Bitter, Expensive GOP Fight For 36th House
In one of the ugliest primaries this cycle, two Shelby Township Republicans, Stan Grot and Peter Lucido, have both launched major attacks on one another, with Mr. Grot claiming his opponent is a Democrat running as Republican, and Mr. Lucido bringing up a drunk driving offense from two decades ago.
Women's Groups, Backing Schauer, Say Snyder Steamrolled By GOP
Governor Rick Snyder and the Republican-controlled Legislature have enacted an unrelenting war on women, members of several women's groups said Wednesday as they confirmed their support for Democratic gubernatorial candidate Mark Schauer, and Mr. Schauer said he would enact tax and employment programs to help women drive the economy. Among those changes, Mr. Schauer said, is expanding the Elliott-Larsen Civil Rights Act to ensure women are not discriminated against on the basis of pay.
Schauer: Restoring Credits Should Mean No Changes To CIT
Democratic gubernatorial candidate Mark Schauer has said he would restore some tax credits and tax breaks ended when the state enacted the Corporate Income Tax in 2011, but Wednesday he said he plans no specific changes to the corporate income tax to pay for that lost state revenue. Instead, Mr. Schauer repeated his earlier call to end waste in government spending and to end tax breaks for corporations that outsource jobs. Those should raise enough money to cover any revenue loss from restoring the tax credits.
Wage Increase Opponents Say Ballot Proposal Short Of Signatures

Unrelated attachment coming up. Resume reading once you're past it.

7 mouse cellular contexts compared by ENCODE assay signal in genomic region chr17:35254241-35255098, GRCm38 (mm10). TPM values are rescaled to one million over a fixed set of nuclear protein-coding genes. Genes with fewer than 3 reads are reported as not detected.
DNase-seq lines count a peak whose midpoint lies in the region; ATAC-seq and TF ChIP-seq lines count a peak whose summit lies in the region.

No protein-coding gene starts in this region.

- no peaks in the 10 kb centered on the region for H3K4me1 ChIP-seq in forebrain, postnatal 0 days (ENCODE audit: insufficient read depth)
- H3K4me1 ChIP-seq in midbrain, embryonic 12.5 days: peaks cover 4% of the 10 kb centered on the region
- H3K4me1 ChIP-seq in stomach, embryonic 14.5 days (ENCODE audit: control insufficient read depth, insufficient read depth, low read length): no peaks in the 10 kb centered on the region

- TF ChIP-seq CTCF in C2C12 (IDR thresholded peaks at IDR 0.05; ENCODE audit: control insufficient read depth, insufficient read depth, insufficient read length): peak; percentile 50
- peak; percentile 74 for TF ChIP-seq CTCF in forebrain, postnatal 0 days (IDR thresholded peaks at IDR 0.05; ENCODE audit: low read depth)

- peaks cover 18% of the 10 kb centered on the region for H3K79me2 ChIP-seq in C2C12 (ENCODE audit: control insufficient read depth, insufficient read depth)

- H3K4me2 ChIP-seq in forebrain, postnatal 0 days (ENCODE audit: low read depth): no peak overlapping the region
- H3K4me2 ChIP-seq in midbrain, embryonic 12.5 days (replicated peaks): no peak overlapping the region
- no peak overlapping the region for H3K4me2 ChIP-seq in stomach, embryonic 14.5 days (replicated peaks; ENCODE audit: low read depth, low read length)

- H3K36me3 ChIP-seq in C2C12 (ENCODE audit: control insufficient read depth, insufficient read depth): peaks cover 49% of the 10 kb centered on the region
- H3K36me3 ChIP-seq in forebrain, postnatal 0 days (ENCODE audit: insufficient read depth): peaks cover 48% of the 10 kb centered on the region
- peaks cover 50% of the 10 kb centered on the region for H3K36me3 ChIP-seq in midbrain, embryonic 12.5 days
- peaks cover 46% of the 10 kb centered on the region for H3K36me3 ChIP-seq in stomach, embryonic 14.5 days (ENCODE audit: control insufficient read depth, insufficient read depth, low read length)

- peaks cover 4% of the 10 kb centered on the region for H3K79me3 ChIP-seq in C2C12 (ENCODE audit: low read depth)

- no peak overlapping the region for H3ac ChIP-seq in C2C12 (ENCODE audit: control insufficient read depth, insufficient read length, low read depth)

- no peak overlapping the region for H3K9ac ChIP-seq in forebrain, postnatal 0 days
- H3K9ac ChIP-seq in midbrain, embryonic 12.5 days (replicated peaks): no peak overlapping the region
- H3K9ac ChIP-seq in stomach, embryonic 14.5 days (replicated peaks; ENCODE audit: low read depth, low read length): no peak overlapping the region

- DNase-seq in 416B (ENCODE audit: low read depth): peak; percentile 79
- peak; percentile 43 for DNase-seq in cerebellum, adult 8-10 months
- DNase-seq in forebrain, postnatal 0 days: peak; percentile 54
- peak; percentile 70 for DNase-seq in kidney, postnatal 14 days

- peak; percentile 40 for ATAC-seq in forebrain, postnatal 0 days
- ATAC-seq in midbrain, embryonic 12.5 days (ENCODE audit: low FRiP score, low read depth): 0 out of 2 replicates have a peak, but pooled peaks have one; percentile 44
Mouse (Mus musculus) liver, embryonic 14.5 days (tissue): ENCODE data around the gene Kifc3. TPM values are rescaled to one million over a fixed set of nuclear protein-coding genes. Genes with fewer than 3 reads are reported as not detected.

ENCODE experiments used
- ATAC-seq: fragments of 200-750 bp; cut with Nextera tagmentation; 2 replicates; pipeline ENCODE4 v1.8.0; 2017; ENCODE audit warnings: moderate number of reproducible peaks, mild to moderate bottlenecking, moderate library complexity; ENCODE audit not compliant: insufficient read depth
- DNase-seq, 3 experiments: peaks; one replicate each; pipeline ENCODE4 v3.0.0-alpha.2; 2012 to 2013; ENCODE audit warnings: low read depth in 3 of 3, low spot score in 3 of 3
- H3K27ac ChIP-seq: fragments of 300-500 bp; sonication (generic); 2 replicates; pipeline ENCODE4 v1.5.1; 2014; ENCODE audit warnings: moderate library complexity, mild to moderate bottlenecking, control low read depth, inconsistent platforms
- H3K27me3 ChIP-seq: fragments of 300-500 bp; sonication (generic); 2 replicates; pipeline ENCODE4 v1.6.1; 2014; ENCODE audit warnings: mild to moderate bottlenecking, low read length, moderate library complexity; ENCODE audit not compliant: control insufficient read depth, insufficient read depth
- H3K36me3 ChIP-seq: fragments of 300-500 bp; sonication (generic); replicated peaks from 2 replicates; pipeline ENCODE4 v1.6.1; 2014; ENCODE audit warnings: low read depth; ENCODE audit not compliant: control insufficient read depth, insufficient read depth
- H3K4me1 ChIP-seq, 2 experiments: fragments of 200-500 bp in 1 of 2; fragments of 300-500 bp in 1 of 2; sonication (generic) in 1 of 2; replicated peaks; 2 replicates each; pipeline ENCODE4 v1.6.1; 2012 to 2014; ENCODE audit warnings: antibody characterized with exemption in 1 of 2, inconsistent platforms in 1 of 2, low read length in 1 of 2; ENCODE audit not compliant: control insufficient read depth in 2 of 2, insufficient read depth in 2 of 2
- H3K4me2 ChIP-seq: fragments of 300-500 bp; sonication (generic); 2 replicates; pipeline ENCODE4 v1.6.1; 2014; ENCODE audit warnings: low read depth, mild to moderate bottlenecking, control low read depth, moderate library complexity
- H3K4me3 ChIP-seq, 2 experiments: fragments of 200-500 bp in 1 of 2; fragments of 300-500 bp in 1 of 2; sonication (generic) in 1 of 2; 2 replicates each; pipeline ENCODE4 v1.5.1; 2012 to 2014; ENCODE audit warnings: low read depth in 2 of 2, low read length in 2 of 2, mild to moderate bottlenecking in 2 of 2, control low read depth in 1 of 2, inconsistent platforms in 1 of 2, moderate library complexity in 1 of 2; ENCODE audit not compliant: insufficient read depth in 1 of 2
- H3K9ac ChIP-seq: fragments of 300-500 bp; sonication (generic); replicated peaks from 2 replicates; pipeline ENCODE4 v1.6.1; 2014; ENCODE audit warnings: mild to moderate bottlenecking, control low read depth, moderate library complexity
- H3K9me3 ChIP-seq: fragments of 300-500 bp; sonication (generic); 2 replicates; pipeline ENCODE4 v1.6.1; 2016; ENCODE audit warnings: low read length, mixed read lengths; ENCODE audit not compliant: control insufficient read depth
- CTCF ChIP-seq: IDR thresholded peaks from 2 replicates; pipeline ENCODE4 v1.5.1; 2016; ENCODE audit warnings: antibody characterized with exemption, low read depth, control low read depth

The group opposing a ballot proposal to boost Michigan's minimum wage to $10.10 an hour and bring tipped workers up to that wage level says it has found enough duplicate signatures on the petitions circulated by the proposal's supporters to deny it a spot on the November ballot.
Sedenquist Resigns From Post In Wake Of Conviction
Doug Sedenquist has resigned from his place on the Michigan Republican State Committee and the district will elect a new member to fill the vacancy, Michigan Republican Party spokesperson Darren Littell confirmed Wednesday.
7th House: Another Stallworth, Third-Time Candidate Face Off
Rep. Thomas Stallworth III (D-Detroit) is term-limited, and his wife, Nicole Wells Stallworth, is seeking to take his seat in the 7th House District.
A Candidate For The 8th Congressional District… From Canada?
If Jim Casha dares to dream, the Green Party candidate for the 8th U.S. House District might envision himself rising to speak in the well of the U.S. House as the presiding officer declares, "The speaker recognizes the distinguished gentleman from Ontario."
Appeals Court Rules On Tax Exemption For Religious House
A Jewish residential dormitory for seminary students does not meet the state's definition of a charitable institution or used primarily for religious services and therefore is subject to property tax, the Court of Appeals ruled on Wednesday.
Source : Gongwer News Service : Michigan Report, Volume #53, Report 142, July 23, 2014. Full access requires a subscription or a visit to a subscribing library such as the Michigan State University Main Library.